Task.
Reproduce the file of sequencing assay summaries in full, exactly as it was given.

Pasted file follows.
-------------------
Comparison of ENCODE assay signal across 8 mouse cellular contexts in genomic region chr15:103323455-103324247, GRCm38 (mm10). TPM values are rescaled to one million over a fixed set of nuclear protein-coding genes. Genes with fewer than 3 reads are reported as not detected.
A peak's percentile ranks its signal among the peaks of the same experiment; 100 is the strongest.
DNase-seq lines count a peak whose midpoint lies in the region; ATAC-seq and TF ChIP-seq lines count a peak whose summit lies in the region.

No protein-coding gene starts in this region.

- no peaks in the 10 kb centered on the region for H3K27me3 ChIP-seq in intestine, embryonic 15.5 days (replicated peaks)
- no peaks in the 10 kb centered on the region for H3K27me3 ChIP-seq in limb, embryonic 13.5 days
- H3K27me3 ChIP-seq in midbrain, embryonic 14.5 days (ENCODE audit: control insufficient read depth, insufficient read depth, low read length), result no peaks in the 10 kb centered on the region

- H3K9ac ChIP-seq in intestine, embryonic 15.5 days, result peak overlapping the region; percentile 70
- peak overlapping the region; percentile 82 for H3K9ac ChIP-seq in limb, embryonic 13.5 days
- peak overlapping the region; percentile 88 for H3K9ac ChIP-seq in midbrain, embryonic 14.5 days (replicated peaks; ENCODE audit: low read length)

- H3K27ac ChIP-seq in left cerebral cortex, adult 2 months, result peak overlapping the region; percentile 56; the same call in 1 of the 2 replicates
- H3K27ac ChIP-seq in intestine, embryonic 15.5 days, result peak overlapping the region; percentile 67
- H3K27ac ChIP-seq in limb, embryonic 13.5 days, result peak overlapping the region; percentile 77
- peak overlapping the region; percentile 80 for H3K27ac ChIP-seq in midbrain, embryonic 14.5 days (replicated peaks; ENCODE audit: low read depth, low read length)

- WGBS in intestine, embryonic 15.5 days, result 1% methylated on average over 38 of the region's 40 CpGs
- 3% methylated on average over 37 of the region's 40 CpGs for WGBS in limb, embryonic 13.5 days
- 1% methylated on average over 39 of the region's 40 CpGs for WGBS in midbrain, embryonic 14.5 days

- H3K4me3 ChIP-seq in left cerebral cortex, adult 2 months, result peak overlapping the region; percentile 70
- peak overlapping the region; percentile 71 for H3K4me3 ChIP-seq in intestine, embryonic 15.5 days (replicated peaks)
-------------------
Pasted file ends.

Comparison of ENCODE assay signal across 8 mouse cellular contexts in genomic region chr15:103323455-103324247, GRCm38 (mm10). TPM values are rescaled to one million over a fixed set of nuclear protein-coding genes. Genes with fewer than 3 reads are reported as not detected.
A peak's percentile ranks its signal among the peaks of the same experiment; 100 is the strongest.
DNase-seq lines count a peak whose midpoint lies in the region; ATAC-seq and TF ChIP-seq lines count a peak whose summit lies in the region.

No protein-coding gene starts in this region.

- no peaks in the 10 kb centered on the region for H3K27me3 ChIP-seq in intestine, embryonic 15.5 days (replicated peaks)
- no peaks in the 10 kb centered on the region for H3K27me3 ChIP-seq in limb, embryonic 13.5 days
- H3K27me3 ChIP-seq in midbrain, embryonic 14.5 days (ENCODE audit: control insufficient read depth, insufficient read depth, low read length), result no peaks in the 10 kb centered on the region

- H3K9ac ChIP-seq in intestine, embryonic 15.5 days, result peak overlapping the region; percentile 70
- peak overlapping the region; percentile 82 for H3K9ac ChIP-seq in limb, embryonic 13.5 days
- peak overlapping the region; percentile 88 for H3K9ac ChIP-seq in midbrain, embryonic 14.5 days (replicated peaks; ENCODE audit: low read length)

- H3K27ac ChIP-seq in left cerebral cortex, adult 2 months, result peak overlapping the region; percentile 56; the same call in 1 of the 2 replicates
- H3K27ac ChIP-seq in intestine, embryonic 15.5 days, result peak overlapping the region; percentile 67
- H3K27ac ChIP-seq in limb, embryonic 13.5 days, result peak overlapping the region; percentile 77
- peak overlapping the region; percentile 80 for H3K27ac ChIP-seq in midbrain, embryonic 14.5 days (replicated peaks; ENCODE audit: low read depth, low read length)

- WGBS in intestine, embryonic 15.5 days, result 1% methylated on average over 38 of the region's 40 CpGs
- 3% methylated on average over 37 of the region's 40 CpGs for WGBS in limb, embryonic 13.5 days
- 1% methylated on average over 39 of the region's 40 CpGs for WGBS in midbrain, embryonic 14.5 days

- H3K4me3 ChIP-seq in left cerebral cortex, adult 2 months, result peak overlapping the region; percentile 70
- peak overlapping the region; percentile 71 for H3K4me3 ChIP-seq in intestine, embryonic 15.5 days (replicated peaks)